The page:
The LGBTQ community, health outcomes & the importance of relationships in healthcare

In this moment, in this world, being a queer and/or trans person can feel really hard and scary. It can be hard to prioritize your health and well-being in a world that seems hell-bent on making your life terrible. I’ve written before about the utility that Chinese medicine has in treating anxiety, depression and chronic pain, which disproportionately effect the LGBTQ community, and today I want to talk about something a little more subtle: early detection of possible health issues.

Statistically-speaking, queer and trans people are less likely to have a serious illness or condition diagnosed early-on. (1) This results in poor treatment outcomes, especially for potentially life-threatening conditions like diabetes and cancer. The reasons for this trend are multifaceted; many queer and trans people are low-income and cannot afford preventative care, many LGBTQ people fear (often correctly) that they will be subject to harassment or cruelty in medical contexts, and healthcare providers are not always trained in how to appropriately do screening tests for bodies like ours.

There is also just the human level of things, where a provider who feels discomfort with a patient because of their perceived sex/gender/orientation will be more likely to forget questions, or will feel shy or awkward about having the conversations that need to be had. (2)

To give an easy example, let’s think about a conversation about breast/chest discomfort.

A patient who has pain in this area may feel hesitant to share this information with a provider who they do not trust, especially if they think it will result in an examination that will make them feel vulnerable or ashamed. A provider who is not comfortable with LGBTQ patients may hear the patient say “I’ve been having pain in my left breast/chest” and note it down without asking any follow-up questions, because they don’t know how to navigate the patient’s discomfort – or their own.

The solutions to this problem are easy to imagine; physicians should develop solid rapport with patients, be educated about their experiences, work through any emotional baggage that they as providers might have about certain types of patients, and pay careful attention to the patient’s comfort in the interaction. All take time, though. Often the most well-meaning and educated western medicine providers are expected to see each patient for 15-20 minutes. This can create serious problems with detailed conversation and questioning.

Luckily in the world of natural medicine, we are able to spend 40 minutes to an hour with each patient.

This means that we can get to know patients and develop trusting relationships with them over time, such that the above conversation would be more likely to happen and go smoothly. We also have specific diagnostic tools in Chinese medicine that help us to detect issues before a patient mentions them. With the patient in the above example, a practitioner might feel the patient’s pulse and notice a choppy or tense quality in the left distal pulse position (associated with the upper torso) and inquire whether the patient was having any discomfort there.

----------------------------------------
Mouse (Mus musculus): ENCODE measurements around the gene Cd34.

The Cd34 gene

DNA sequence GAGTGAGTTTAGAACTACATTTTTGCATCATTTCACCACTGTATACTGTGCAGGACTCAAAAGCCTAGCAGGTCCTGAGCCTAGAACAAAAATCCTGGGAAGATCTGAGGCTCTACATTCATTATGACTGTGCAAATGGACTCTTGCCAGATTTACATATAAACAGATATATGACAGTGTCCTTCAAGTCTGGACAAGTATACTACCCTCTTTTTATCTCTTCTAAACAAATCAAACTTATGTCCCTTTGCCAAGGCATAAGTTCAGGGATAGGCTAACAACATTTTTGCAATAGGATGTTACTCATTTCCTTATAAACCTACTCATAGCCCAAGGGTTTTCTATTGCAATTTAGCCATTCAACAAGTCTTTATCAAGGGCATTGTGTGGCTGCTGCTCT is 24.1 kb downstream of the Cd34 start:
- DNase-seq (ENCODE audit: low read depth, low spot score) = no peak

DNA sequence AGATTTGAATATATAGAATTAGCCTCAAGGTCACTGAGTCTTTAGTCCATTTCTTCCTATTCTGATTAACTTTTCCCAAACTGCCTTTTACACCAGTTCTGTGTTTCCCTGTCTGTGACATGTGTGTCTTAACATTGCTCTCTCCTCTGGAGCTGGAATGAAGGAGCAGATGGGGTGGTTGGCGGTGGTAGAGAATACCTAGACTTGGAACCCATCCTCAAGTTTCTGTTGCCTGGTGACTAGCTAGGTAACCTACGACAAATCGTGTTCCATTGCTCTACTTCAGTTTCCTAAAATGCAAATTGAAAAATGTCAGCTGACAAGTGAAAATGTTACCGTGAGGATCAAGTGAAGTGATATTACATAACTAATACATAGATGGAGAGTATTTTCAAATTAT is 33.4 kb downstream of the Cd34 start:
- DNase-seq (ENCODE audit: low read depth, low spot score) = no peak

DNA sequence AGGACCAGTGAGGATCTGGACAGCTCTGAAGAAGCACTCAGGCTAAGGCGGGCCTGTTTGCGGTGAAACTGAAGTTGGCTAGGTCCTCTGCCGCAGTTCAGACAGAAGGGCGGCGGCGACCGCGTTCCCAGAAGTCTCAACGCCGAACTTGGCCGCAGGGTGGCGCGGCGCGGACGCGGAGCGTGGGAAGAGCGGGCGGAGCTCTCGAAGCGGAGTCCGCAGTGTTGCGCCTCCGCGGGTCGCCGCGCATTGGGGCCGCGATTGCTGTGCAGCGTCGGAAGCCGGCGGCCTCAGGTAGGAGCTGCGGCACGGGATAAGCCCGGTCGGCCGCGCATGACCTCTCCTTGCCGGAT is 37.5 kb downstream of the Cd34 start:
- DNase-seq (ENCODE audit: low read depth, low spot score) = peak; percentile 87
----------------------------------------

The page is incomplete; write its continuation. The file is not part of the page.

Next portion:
This could create an opportunity for the patient to say “oh yes, I forgot about that, but in fact I have been”. Many early warning signs of illness are subtle enough that patients genuinely forget to mention them, so having several diagnostic systems that go beyond asking questions is quite helpful. A practitioner might also look at that patient’s tongue and find discoloration or a change in texture in the part of the tongue associated with the left side of the chest, and this would have a similar diagnostic meaning, and lead to similar sorts of questions.

All of these factors, combined with a provider who has genuine competency with queer and trans people and their healthcare needs, can create a patient experience where the vital details of a patient’s symptoms are not overlooked. Working in concert with other kinds of providers, Chinese medicine practitioners can help to provide the trusting relationships that make good healthcare possible for everyone.

Resources cited

(1) http://www.familyequality.org/_asset/bg19d2/Top-Health-Issues-for-LGBT-Populations-Information–Resource-Kit.pdf

(2) http://www.sciencedirect.com/science/article/pii/S0277953613001019

Written by Rowan Everard


I discovered Chinese medicine shortly after moving to Portland to complete my undergraduate studies. I began my journey as a patient, but after several years of being an increasingly curious patient I found myself drawn into the formal study of this medicine. In Chinese medicine, I found tools that helped me to transform myself, and which I have seen lead to dramatic positive shifts in patients.